Before you even start to fill out college applications, everyone asks you where you will be going. But, the minute you send off your deposit, the next question you have to deal with is "...and what is it that you will be majoring in?" After you're finally content with the direction you want to go with your schooling, 90 percent of those people will go on to give you unsolicited advice as to why you need to change your major. They're either going to say that there aren't jobs in that major, that there are better majors out there, or that your major is simply "unrealistic" or "a waste of money." But it's time for us to ask the question we've all thought at some point: "Why does it mean so much to you?" So to answer that question, here are 4 reasons why my college major is none of your business.
1. There is a very good chance that you won't even use your major
I can list so many people, just off the top of my head, whose careers have nothing to do with what they majored in in college. Your subject area could be one thing, and then later in life you could pursue a completely different career. For example, my mom worked her butt off to complete a double major in English and Geography. Though she did a lot of editing in her first career as a government contractor, she has now taken up a second career as an artist. So many people have multiple careers in life. Sometimes your second career is irrelevant to your first major(s). For instance, Harper Lee began her career as a law student and now she's an award-winning author whose novel To Kill A Mockingbird is taught nationwide. Coming from someone who has no idea what they are doing with their life just yet, it is extremely discouraging to hear that your degree is worthless and a waste of money. It just sets you back even further and doesn't really provide any help.
2. Your college experience should be interesting
What's the point of even going to college if you choose to go into a field that doesn't interest you? Your degree should be something that you're passionate about, not what earns you the most money. Everyone is so different, which is why there are so many degrees. If you choose a competitive field that you're not super interested in, chances are it will be difficult for you to rise to the top. Choose something you like and are good at. Take the plunge. You might not become a millionaire, but at least you will be able to be excited about earning your degree, finding a job, and continuing to learn more and more about your area of expertise.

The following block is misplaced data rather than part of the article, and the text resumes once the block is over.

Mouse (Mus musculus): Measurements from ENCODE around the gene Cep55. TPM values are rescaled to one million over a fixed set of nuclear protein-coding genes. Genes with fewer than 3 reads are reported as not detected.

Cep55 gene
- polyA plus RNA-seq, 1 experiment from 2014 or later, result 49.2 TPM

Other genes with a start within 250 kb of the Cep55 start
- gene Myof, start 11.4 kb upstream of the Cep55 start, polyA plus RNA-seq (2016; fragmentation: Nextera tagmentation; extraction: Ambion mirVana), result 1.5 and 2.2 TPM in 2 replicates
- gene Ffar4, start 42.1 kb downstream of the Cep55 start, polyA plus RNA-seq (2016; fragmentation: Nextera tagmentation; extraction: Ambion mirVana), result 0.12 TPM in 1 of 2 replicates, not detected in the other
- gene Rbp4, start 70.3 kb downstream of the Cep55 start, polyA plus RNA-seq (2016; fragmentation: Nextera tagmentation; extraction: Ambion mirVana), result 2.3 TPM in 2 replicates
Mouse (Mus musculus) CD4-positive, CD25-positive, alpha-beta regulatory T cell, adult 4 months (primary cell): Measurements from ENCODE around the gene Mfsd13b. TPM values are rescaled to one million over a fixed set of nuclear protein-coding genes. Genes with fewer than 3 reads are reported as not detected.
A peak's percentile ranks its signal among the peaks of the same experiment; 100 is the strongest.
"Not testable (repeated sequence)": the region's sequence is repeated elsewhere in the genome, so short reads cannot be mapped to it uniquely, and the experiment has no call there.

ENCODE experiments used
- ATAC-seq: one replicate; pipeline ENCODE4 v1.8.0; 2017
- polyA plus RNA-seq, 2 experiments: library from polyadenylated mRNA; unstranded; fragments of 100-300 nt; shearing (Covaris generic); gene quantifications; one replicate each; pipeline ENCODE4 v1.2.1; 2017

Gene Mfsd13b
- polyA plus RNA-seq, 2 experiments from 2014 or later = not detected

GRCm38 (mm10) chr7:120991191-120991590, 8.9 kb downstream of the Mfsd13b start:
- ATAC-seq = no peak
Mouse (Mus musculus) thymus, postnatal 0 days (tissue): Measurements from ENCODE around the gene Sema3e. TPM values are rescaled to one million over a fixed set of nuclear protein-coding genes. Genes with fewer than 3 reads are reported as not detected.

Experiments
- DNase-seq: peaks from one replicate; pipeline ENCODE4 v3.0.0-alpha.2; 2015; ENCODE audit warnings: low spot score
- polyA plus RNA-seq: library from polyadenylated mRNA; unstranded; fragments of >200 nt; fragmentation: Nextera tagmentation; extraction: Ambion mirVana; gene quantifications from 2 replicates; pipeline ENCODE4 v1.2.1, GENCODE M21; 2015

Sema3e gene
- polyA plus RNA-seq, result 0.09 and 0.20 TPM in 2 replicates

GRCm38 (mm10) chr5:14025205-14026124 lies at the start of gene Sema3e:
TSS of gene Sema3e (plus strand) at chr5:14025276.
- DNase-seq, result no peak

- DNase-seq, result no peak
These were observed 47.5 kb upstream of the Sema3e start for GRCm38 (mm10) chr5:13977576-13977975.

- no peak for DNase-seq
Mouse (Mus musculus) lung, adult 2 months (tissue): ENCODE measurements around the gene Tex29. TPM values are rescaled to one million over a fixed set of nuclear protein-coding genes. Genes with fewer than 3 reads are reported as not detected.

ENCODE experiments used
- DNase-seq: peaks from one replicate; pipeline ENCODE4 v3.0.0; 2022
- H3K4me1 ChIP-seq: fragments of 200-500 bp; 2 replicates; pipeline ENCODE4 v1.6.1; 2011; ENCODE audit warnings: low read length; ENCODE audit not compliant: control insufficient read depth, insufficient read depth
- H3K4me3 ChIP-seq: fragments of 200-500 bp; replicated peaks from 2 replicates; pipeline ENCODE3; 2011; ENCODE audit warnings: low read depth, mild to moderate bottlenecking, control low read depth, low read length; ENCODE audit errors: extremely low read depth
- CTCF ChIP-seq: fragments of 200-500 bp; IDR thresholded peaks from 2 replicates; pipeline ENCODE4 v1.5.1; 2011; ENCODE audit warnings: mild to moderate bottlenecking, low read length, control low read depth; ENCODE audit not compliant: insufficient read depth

3. To other peoples' surprise, deciding on a degree is an extremely difficult and time-consuming decision
Picking a degree is a completely personal and thoughtful process. A lot of advice-givers don't realize that a degree is not something that people usually just decide on a whim. Before you even decide on a major and take classes in your major, most students go through a slew of general education courses that are required for any degree. I was undecided for the majority of my first year of college, but because of my general education classes, I was able to decide on a degree with ease. Now, my degree is something I hold incredibly close to my heart. Dissing someone's degree is kind of like dissing their mother. It's a personal blow. The beauty of modern America is that there are so many jobs and career paths out there. There are so many different jobs to pick from, so why be a square peg in a round hole?
4. The main reason? It's honestly a rude and selfish question.
Whenever anyone (usually older than me by at least 20+ years) tells me that the major I chose is not an ideal one, I always think to myself, "Well, it's a good thing it's not your life." This is the most straightforward way to say it because, quite honestly, it's not their life. A lot of times, those older than us like to believe that everyone cares about everything they have to say and think that no advice is unsolicited. But the truth is, the only person who you should listen to when choosing a major is yourself. Your college studies will mold who you will be. So, I will ask you this question: Do you want to be a follower who takes the safe route, or a leader who takes risks.